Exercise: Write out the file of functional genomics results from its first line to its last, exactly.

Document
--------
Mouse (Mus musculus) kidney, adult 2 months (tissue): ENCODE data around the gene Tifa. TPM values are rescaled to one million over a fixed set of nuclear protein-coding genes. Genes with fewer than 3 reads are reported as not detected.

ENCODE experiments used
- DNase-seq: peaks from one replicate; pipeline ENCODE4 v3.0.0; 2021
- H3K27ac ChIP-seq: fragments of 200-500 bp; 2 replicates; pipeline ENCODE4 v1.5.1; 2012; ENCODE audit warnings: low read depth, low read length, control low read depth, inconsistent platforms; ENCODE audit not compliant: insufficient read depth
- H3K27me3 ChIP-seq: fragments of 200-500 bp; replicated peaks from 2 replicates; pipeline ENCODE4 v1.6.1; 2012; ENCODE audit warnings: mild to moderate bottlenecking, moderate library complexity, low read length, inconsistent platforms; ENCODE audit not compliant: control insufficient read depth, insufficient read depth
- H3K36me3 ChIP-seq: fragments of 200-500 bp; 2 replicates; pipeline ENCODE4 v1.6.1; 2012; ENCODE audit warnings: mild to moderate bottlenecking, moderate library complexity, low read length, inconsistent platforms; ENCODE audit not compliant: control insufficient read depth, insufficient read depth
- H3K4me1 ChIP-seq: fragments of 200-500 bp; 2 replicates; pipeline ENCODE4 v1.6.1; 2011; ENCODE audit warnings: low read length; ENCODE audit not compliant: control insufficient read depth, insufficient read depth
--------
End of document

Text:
Mouse (Mus musculus) kidney, adult 2 months (tissue): ENCODE data around the gene Tifa. TPM values are rescaled to one million over a fixed set of nuclear protein-coding genes. Genes with fewer than 3 reads are reported as not detected.

ENCODE experiments used
- DNase-seq: peaks from one replicate; pipeline ENCODE4 v3.0.0; 2021
- H3K27ac ChIP-seq: fragments of 200-500 bp; 2 replicates; pipeline ENCODE4 v1.5.1; 2012; ENCODE audit warnings: low read depth, low read length, control low read depth, inconsistent platforms; ENCODE audit not compliant: insufficient read depth
- H3K27me3 ChIP-seq: fragments of 200-500 bp; replicated peaks from 2 replicates; pipeline ENCODE4 v1.6.1; 2012; ENCODE audit warnings: mild to moderate bottlenecking, moderate library complexity, low read length, inconsistent platforms; ENCODE audit not compliant: control insufficient read depth, insufficient read depth
- H3K36me3 ChIP-seq: fragments of 200-500 bp; 2 replicates; pipeline ENCODE4 v1.6.1; 2012; ENCODE audit warnings: mild to moderate bottlenecking, moderate library complexity, low read length, inconsistent platforms; ENCODE audit not compliant: control insufficient read depth, insufficient read depth
- H3K4me1 ChIP-seq: fragments of 200-500 bp; 2 replicates; pipeline ENCODE4 v1.6.1; 2011; ENCODE audit warnings: low read length; ENCODE audit not compliant: control insufficient read depth, insufficient read depth